Data-Driven Instruction The students took a Unit test on the United States government and their results were graded. Lessons 1 to 5 refers to the topics that the test questions were on. Their scores under each lesson is a percentage of how well they did on the questions asked of that topic. Test results were collected and put into an organized manner.
Data-Driven Instruction If a chart is created based on the class average on how well they did on each topic of the test, it can be seen that the students did not do as well with questions regarding Lesson 4 as they did on the other topics. This chart holds the class accountable and also the teacher. The teacher might have to re-teach that lesson if there is no outside reason why the students did poorly on that section.
Data-Driven Instruction Here is a student’s score compared to the class average. The student scored below average on each section of the test. This chart holds the student accountable and by having this chart show these results, teachers and administrators can decide on an intervention for the student whether it is continue to look over his progress or have him evaluated.
How Can We Motivate Our Students? <ul><li>Often times teachers struggle with the question, how can I motivate my students, and keep them actively engaged in learning? </li></ul><ul><li>Teachers will no longer need to struggle with this question if they incorporate technology into their daily plans. There are so many different ways that a teacher can integrate technology into their classroom: </li></ul><ul><li>SmartBoard Technologies </li></ul><ul><li>Kidpix </li></ul><ul><li>Educational Games </li></ul>
Engaging Children with Computer- Based Technologies <ul><li>Roschelle’s article discusses various ways computer technology can be used for planning and instruction in the classroom. The article suggested, that active engagement is the most effective way in improving children’s learning in the classroom. The article stated, “ When students are placed in the relatively passive role of receiving information from lectures and texts (the transmission model of learning), they often fail to develop sufficient understanding to situations outside the text and classroom” (pg. 79). </li></ul>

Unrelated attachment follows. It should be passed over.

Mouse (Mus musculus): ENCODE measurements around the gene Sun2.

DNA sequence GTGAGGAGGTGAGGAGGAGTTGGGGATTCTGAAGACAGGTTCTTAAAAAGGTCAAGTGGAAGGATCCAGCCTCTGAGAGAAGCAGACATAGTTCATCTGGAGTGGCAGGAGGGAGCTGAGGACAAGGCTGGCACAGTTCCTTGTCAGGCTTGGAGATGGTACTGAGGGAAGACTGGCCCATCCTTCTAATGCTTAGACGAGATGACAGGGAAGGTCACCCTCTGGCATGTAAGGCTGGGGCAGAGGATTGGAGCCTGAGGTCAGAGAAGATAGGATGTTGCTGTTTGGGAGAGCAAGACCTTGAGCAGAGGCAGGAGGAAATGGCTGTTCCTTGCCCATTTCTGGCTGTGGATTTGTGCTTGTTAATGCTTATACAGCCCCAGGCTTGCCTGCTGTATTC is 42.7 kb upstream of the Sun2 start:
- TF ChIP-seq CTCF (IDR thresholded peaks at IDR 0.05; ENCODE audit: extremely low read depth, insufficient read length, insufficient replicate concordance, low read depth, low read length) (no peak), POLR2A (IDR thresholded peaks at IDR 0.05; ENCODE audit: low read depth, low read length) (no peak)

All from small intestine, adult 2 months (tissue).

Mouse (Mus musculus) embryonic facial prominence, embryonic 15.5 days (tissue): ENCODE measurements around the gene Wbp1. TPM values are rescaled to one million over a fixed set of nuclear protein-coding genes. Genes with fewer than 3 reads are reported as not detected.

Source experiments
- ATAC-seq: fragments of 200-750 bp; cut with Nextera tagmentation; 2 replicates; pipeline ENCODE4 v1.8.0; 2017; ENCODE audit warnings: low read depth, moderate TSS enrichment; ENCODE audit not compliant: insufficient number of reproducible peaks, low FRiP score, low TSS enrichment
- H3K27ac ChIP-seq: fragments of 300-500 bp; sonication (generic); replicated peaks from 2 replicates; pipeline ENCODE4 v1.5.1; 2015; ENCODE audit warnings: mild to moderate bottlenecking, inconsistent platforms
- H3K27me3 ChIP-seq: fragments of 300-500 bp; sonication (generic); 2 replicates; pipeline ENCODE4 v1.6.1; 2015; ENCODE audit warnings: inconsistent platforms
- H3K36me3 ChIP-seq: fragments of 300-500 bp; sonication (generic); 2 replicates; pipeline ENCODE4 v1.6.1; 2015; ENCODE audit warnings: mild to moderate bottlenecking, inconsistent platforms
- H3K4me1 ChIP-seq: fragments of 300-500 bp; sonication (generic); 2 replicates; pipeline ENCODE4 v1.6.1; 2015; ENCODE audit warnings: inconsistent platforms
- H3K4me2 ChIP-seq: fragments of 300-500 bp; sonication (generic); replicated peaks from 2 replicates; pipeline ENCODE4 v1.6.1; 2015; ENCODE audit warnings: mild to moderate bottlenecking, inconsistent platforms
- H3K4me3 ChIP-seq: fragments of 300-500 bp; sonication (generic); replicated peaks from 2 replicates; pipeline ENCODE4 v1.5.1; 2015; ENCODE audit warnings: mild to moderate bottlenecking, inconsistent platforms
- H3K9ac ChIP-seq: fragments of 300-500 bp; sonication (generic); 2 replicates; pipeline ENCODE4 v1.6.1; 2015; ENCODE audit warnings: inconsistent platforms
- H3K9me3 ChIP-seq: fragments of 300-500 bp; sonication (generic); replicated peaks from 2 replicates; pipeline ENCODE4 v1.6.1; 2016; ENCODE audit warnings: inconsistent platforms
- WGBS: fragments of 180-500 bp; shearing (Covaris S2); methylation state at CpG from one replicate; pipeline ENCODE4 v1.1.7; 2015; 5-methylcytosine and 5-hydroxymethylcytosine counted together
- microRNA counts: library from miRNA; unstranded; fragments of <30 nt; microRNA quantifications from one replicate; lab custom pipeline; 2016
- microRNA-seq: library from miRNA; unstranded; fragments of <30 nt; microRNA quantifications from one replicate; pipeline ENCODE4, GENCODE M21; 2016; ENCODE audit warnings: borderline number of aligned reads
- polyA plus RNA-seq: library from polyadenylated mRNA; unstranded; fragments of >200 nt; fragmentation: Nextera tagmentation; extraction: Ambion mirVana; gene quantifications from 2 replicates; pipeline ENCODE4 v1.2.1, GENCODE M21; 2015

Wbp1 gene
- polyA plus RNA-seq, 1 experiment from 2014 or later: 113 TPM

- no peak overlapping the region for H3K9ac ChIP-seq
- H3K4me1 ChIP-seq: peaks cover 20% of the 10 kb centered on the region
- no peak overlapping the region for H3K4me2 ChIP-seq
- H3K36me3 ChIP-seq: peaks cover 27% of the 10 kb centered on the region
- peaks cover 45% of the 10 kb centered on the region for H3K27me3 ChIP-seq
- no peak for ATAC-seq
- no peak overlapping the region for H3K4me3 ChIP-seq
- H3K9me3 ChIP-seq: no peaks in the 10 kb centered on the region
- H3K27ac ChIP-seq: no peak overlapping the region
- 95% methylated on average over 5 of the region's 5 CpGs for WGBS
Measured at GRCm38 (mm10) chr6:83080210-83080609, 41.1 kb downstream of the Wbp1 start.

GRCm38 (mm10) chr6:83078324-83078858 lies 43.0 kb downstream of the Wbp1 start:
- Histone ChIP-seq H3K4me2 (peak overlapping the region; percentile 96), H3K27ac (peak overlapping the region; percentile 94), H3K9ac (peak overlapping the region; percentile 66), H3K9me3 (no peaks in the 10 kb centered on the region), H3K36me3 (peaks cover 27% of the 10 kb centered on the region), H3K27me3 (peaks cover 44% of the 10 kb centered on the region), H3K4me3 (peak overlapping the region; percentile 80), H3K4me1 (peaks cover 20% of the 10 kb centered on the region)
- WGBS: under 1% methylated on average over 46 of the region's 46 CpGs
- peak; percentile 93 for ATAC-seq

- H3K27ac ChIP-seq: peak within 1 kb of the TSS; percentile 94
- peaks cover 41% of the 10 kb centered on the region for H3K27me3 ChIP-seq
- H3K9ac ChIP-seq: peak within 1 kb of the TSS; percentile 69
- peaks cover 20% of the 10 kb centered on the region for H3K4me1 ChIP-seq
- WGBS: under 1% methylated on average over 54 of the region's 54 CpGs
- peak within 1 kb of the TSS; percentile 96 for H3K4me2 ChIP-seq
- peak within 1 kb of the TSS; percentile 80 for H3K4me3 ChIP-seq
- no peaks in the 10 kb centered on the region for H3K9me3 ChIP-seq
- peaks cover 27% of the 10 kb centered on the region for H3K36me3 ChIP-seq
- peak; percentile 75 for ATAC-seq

SmartBoard Technologies <ul><li>When the SmartBoard is used in a lesson the students are actively engaged. The students participate more, are eager to give answers, and love to write answers on the SmartBoard. The students are most likely actively participating in the lesson due to the fact technology was incorporated into it at some point. I also have noticed that when technology is used students are able to take the information learned and use it outside the classroom. </li></ul>
Kidpix <ul><li>Is a great kid friendly software application can be used to engage student’s learning in any subject area. </li></ul><ul><li>You can create a slideshow and add sounds and animations to your drawings or work when using this software </li></ul><ul><li>It is very easy to operate and is a excellent learning tool for ELL learners. </li></ul>
How to Use Kidpix to Actively Engage Students <ul><li>Students can use Kidpix to create drawing for writing assignments. </li></ul><ul><li>In addition students can use this software to produce slide shows. </li></ul>
Educational Games <ul><li>The use of educational games encourages student participation in classroom activities. </li></ul><ul><li>This participation strengthens skills and motivates students to achieve goals. </li></ul><ul><li>Playing educational games enable students to be active learners and it keeps them actively engaged in the task. </li></ul>
<ul><li>W., B, & Puckett, K. (2009). Preparing to use technology: a practical guide to curriculum integration . Allyn & Bacon. </li></ul><ul><li>Roschelle, J. (2000). Changing how and what children learn in school with computer-based technologies. The Future of Children Childern and Computer Technology, 10, 76-94. </li></ul>Resources Used